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Wednesday, January 4, 2012

Booster clubs oppose FCPS 'money grab'

The Annandale High School Marching Atoms
Parents active in high school booster clubs are up in arms about a Fairfax County Public Schools rule change that would require funds raised by booster clubs to be incorporated into school activity funds.

Some booster officials are calling this rule change a “money grab” and are concerned that it could become harder to raise money and recruit volunteers if the booster clubs lose control over their funds. Marching band and similar high school programs are heavily dependent on parent support.

“It’s not a “money grab,” and “it’s not a power play with the booster clubs,” FCPS Deputy Superintendent Richard Moniuszko told the Annandale blog.

“An internal audit showed local activity funds are handled in different ways in different schools,” Moniuszko says. “We’re looking to clarify the regulation [5810] so the money is handled appropriately and in accordance with the regulations.” He also said there had been complaints from parents about how booster clubs handle money, but declined to give details.



The new guidelines, expected to be available by the end of the month, will only deal with booster clubs for activities, like band and drama clubs, that are related to the curriculum, he says.

Currently, it is up to the principal’s discretion to allow booster clubs to deposit student participation fees they collect into their own bank accounts and to manage and disburse those funds as they see fit for such things as band trips or band uniforms.

“This has been the practice for many years at most high schools and has worked quite efficiently and without any apparent problems,” Ron R. Hutchinson, treasurer of the McLean High School Band Parents Association, wrote in an email to other booster club leaders.

Under the forthcoming rule change, Hutchinson says, “All of those funds would now be controlled by the FCPS rules governing the School Activity Fund and would be managed and disbursed by the one finance officer at each high school.”

“This new rule change will cause an operational bottleneck and create more work for the already over-worked finance officer at each school.” he says. “There is also a concern that there is no guarantee that the student participation fees collected will actually be spent on the student activities for which they were collected, especially in connection with reserve funds that are carried forward from year to year to pay for large items.”

“It would be a huge waste of money to pay school employees to do what parents have volunteered to do for years,” states an email to booster leaders from Debbie Norton, president of the Band Boosters of Oakton HighSchool. “I'm not sure Dr. Moniuszko appreciates the amount of money that our booster organizations manage or the amount of volunteer hours it takes to do so.”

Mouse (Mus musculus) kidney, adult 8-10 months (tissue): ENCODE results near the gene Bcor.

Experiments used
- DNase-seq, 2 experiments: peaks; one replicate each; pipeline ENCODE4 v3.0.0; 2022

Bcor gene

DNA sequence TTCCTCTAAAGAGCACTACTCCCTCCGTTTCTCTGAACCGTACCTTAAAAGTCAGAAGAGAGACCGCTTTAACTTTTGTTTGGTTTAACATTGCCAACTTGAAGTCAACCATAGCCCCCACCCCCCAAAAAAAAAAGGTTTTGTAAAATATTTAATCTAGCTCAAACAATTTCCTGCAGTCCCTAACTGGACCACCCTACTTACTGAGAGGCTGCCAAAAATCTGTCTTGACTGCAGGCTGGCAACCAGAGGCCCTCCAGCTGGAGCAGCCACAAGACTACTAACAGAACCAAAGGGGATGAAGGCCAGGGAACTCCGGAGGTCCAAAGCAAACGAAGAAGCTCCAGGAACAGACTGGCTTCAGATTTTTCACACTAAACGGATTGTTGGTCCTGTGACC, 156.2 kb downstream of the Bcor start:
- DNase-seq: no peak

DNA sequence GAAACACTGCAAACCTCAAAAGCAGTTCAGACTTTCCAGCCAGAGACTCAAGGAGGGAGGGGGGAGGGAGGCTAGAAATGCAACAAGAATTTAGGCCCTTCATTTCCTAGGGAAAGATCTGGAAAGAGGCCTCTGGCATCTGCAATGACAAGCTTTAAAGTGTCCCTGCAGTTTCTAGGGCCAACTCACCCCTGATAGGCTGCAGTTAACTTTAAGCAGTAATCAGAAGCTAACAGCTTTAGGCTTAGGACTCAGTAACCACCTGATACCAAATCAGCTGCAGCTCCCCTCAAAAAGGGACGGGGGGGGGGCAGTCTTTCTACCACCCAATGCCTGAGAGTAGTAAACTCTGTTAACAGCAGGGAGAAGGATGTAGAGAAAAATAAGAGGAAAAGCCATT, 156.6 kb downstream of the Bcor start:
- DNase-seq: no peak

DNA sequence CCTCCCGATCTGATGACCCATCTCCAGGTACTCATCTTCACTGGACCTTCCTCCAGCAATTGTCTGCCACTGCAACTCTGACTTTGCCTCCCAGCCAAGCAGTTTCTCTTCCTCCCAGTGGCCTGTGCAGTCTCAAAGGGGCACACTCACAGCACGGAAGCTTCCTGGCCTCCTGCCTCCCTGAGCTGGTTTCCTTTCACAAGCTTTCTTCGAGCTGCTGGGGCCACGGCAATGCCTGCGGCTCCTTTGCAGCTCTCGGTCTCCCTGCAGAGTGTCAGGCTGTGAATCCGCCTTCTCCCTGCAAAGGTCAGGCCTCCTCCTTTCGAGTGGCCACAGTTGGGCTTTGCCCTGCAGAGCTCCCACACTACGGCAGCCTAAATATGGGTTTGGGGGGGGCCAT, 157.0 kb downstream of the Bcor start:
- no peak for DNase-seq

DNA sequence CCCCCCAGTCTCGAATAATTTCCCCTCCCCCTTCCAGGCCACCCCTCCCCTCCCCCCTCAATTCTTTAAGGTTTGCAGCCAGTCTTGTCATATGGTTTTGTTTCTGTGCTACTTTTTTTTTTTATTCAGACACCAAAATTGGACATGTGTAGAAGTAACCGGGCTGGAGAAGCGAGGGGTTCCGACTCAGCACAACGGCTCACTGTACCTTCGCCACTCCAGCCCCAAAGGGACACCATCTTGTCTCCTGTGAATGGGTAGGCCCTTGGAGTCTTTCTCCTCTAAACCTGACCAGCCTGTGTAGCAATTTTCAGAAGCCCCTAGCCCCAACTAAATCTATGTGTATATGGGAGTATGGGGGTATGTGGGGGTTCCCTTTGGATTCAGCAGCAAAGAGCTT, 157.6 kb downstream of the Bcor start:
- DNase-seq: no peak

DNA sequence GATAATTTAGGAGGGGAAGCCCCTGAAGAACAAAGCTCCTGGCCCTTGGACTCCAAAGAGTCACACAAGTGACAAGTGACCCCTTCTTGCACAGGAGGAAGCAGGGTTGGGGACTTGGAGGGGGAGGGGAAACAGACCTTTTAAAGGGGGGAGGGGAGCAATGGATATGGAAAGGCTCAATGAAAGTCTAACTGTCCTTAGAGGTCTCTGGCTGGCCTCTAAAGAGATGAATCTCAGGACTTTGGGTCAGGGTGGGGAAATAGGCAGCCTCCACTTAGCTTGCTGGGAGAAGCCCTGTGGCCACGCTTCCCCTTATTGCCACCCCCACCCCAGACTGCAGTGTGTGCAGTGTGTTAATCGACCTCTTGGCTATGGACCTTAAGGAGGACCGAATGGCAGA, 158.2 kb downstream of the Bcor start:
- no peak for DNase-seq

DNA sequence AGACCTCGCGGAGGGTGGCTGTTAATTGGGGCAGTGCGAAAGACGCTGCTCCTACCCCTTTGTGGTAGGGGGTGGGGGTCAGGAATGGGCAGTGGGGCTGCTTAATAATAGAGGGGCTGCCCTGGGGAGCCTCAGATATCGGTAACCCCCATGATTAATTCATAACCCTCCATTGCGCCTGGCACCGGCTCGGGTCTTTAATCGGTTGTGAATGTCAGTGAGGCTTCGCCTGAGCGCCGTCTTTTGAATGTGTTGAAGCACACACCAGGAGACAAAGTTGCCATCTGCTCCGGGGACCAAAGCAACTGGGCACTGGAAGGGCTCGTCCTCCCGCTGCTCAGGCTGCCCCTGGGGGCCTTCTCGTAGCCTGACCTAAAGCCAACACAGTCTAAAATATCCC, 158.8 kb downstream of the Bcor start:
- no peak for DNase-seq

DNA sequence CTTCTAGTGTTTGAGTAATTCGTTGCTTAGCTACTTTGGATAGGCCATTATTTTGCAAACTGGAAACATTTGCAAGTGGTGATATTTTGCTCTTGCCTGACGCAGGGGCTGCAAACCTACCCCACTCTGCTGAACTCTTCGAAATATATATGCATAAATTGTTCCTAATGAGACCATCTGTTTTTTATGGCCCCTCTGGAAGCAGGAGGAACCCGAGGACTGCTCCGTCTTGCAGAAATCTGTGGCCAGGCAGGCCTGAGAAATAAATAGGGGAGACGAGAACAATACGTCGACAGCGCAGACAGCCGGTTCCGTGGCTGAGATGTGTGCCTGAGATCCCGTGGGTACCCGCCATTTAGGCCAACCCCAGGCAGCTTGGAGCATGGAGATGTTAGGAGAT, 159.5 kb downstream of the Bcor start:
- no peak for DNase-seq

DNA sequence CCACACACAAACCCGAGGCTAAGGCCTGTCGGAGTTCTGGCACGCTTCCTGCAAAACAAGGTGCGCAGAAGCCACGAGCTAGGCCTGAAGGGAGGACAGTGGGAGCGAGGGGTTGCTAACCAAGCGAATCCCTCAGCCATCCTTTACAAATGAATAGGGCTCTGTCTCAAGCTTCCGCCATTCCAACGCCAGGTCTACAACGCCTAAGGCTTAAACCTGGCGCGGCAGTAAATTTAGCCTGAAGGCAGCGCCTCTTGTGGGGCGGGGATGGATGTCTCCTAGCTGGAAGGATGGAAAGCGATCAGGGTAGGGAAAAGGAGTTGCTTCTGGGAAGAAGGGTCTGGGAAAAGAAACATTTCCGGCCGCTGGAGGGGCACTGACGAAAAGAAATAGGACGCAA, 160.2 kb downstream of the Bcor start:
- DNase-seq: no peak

Norton raised a number of concerns with the rule change: Will parents continue to support booster organizations financially if the clubs have to turn all money over to the school? Will people be as willing to donate if they know the boosters will not have direct control over how the money is spent? Will fewer parents be willing to participate if they think the county is running the show? How difficult will it be for band directors to run their programs if they have to submit a purchase order, and wait for approval, before they can order music for a band festival or marching season? Will the county commit to hiring additional finance office staff to do this now and then discover in the future that they can no longer afford to do so?

28 comments:

  1. Outstanding article. Last month at a Poe Band Concert, a parent made a donation for $500. Not for anything specific but to support the program and whatever needs arise, etc. It was used to buy a new keyboard for the jazz band that had recently broke a week later.

    My point is that would any parent make a donation if it was going to go straight to the schools coffers and used for who knows what and when.

    In addition, why are arts groups being singled out? Are they are planning on implementing this reg. with PTAs also? If not, why not?

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  2. Great, now we can have a school administrator deciding we need three bids on new drumheads, and going with low bid because "sound quality" is subjective and can't be defined in a request for proposal!

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  3. The problem with Booster clubs is that they are under no obligation to release financial information to their members or to the school system. And I can tell you right now there is a group that subscribes to that theory. They could care less about full transparency. And they have been playing games with the families and ignoring school regulations and state laws for years. You have to look very carefully at what you let Boosters do. They are not school employees and they are under no obligation to release information under FOIA. THAT is where the problem lies. This group also thinks state laws on transparency in non-profits don't apply to them and find ways to fight that, which doesn't help the parents.